ANNAPOLIS, Md. (AP) — Maryland lawmakers took a step Thursday toward scrubbing references to “Northern scum” and other pre-Civil War phrases from the official state song.

The Maryland Senate voted 37-8 for the changes, while also recognizing “Maryland, My Maryland” as the state’s historic song. Supporters of the measure, which now goes to the House, said it was a compromise that removes offensive language and recognizes history.

“They keep the historic song. It’s still there, but this bill is an excellent compromise to move forward, so that our children and our children’s children and so that all Maryland can be proud of our state song,” said Senate President Thomas V. Mike Miller, a Democrat. “At the present time, all of Maryland cannot be proud of our state song, and so that’s the reason I’m voting green.”

“Maryland, My Maryland” was written in 1861 by James Ryder Randall, when he was despondent over the death of a friend who was shot while protesting Union troops in Baltimore. It refers to President Abraham Lincoln as a “despot” and the need to “burst the tyrant’s chain.” The changes keep one verse from the old lyrics and add one from an 1894 poem by Frederick County educator John T. White that describes the state’s natural beauty.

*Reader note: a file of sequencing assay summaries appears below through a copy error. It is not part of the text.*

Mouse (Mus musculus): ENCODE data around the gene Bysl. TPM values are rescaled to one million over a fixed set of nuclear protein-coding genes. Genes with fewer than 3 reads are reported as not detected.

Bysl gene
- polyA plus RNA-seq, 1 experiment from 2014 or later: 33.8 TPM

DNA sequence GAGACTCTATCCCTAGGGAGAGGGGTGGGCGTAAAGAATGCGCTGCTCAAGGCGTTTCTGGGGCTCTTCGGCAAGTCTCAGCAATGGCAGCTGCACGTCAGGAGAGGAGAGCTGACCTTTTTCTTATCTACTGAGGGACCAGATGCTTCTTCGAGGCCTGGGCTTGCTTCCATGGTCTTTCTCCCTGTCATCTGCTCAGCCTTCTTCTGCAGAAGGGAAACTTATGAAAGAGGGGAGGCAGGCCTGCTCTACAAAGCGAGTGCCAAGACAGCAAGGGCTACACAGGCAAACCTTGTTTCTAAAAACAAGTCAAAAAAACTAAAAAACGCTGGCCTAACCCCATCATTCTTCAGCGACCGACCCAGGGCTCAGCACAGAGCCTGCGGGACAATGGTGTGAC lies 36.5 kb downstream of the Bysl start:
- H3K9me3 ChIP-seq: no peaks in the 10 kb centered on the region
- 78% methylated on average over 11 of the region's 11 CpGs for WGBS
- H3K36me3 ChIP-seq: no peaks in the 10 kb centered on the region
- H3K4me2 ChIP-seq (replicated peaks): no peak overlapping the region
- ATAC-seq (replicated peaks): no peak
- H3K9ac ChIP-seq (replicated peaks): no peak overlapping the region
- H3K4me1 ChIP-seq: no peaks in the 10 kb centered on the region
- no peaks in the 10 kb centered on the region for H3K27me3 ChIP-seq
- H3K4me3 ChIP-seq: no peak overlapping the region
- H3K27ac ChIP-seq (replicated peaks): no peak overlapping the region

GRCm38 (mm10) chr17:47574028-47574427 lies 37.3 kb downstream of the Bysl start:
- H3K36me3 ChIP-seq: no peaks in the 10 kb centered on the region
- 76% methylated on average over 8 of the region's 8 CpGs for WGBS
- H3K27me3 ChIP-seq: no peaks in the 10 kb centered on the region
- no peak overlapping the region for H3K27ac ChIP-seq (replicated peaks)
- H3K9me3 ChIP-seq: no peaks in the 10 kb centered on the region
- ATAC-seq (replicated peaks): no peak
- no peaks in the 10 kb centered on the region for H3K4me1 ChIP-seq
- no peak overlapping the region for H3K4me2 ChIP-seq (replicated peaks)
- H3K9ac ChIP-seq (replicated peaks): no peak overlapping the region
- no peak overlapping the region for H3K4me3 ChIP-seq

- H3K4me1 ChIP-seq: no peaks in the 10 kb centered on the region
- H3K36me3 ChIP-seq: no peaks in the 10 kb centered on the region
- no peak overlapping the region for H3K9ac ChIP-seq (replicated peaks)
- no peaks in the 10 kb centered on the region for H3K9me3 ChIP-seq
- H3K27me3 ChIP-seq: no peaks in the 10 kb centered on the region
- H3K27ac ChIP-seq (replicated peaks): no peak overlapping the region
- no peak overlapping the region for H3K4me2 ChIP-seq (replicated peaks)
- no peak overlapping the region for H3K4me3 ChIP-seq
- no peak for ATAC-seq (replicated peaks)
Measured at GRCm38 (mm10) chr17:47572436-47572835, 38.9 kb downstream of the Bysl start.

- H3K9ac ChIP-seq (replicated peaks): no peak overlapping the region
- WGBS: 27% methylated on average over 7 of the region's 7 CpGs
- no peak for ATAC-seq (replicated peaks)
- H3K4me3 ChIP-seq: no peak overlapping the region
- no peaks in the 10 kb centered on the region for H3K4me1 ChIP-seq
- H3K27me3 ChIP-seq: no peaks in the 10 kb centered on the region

Sen. Robert Cassilly, a Republican, said it was wrong to try to eliminate parts of the state’s history.

“Our song doesn’t belong to the Confederacy. It belongs to us,” he said.

Cassilly said the song celebrates the courage of people who are willing to stand up and fight for what they believe in, even if they turn out to be on the wrong side of history.

“It is what it is, but we learn from history, we learn from each other and we build upon it, so the idea that we’re trying to excise our history is just, I don’t think that’s America,” Cassilly said. “That’s not what we’re about.”

The song is set to the traditional seasonal tune of “O, Tannenbaum.” It was adopted as the state song in 1939. It calls for Maryland to secede from the Union — at a time before the Civil War when Maryland residents sympathized with the Confederacy. The song begins with a hostile reference to Lincoln, who brought troops through Baltimore to protect Washington: “The despot’s heel is on thy shore, Maryland! His torch is at thy temple door, Maryland!”

It ends with a call for the state to stand up to the Union: “She is not dead, nor deaf, nor dumb — Huzza! She spurns the Northern scum! She breaths! She burns! She’ll come! She’ll come! Maryland! My Maryland!”